Sometimes this will show up as a circular crack around the bottom edge of the pottery.
A thick layer of glaze on the inside of a pottery or ceramic and a thin or no layer on the outside will cause stress which will result in a spiral crack up the sides.
If glaze pools on the inside of a pot, tension is created and the pottery or ceramic may crack or split across the base.

Specific Types of Cracks


Shivering Glaze
Sometimes a piece of glaze will crack off, normally near a rim or at edges.
Some clay may be attached to the glaze piece that cracks off.
This occurs because stress has built up between the clay and glaze that can't be absorbed.
It is often caused by over sponging which takes away the fine clay particles and leaves behind the groggier clay particles which are not elastic enough to absorb the stress.


Aqua Crazing Ashtray
This is a network of very fine cracks in the glaze.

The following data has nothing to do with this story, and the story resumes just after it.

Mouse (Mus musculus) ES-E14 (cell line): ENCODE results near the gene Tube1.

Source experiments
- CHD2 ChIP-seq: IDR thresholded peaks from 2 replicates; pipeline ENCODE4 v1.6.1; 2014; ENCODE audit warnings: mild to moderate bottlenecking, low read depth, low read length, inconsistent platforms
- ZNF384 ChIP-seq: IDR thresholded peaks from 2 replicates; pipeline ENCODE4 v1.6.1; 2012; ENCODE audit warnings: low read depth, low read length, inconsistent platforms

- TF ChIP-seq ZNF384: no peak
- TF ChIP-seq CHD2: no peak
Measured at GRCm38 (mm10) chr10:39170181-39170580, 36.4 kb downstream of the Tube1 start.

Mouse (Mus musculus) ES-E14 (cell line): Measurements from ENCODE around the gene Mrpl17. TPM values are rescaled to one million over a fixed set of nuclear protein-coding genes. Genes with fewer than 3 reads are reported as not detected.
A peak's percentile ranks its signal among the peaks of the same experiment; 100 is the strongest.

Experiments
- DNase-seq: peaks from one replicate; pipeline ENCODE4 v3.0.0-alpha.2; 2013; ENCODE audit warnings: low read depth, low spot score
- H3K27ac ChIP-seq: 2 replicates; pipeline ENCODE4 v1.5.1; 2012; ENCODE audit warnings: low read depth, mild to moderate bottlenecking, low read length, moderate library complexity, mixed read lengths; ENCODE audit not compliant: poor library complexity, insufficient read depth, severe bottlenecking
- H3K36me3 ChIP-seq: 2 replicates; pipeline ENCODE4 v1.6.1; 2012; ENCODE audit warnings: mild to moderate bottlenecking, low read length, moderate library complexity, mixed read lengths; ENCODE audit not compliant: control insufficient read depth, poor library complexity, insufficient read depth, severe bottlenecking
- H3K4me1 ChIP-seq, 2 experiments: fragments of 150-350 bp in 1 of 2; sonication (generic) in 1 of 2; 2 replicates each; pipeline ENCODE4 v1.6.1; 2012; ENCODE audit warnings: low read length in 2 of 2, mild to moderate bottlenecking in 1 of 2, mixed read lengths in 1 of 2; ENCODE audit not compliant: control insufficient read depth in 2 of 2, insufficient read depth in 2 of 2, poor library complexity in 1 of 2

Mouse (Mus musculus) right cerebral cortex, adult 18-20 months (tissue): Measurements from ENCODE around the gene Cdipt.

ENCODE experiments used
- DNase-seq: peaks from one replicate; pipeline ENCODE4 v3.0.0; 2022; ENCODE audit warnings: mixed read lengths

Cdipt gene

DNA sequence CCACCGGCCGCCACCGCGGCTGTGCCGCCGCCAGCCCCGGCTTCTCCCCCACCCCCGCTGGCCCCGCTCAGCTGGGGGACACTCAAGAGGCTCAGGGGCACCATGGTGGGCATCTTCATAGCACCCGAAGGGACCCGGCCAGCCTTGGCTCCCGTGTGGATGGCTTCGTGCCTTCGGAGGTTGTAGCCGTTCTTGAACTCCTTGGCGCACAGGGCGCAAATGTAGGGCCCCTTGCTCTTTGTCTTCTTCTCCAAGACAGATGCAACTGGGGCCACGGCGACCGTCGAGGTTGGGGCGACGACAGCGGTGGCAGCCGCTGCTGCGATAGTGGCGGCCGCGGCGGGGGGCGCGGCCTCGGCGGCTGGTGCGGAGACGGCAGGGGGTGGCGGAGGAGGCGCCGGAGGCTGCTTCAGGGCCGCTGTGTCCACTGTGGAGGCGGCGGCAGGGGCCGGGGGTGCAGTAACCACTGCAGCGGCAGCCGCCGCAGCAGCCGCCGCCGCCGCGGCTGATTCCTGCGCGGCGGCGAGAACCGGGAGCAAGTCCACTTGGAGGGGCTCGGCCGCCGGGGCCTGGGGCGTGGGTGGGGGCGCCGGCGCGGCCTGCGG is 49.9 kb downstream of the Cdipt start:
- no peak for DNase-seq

It is caused by a mis-match between the clay and glaze.
It often will not show up until the pottery or ceramic is cooled or sometimes even until it has been heated and cooled a few times.
Some people believe slow cooling will prevent crazing, but the stress still exists and eventually the crazing will occur.


This is a special type of crack which occurs from stresses caused during firing and cooling.
This stress primarily occurs during two critical points of firing called silica inversions which occur at 1063˚ F or 573˚ C and 439˚ F or 226˚ C.
At these inversion points, the structure of the silica molecules rearranges.
It is important to fire slowly through these two temperatures and electronic kiln profiles often do this for you automatically while they are heating.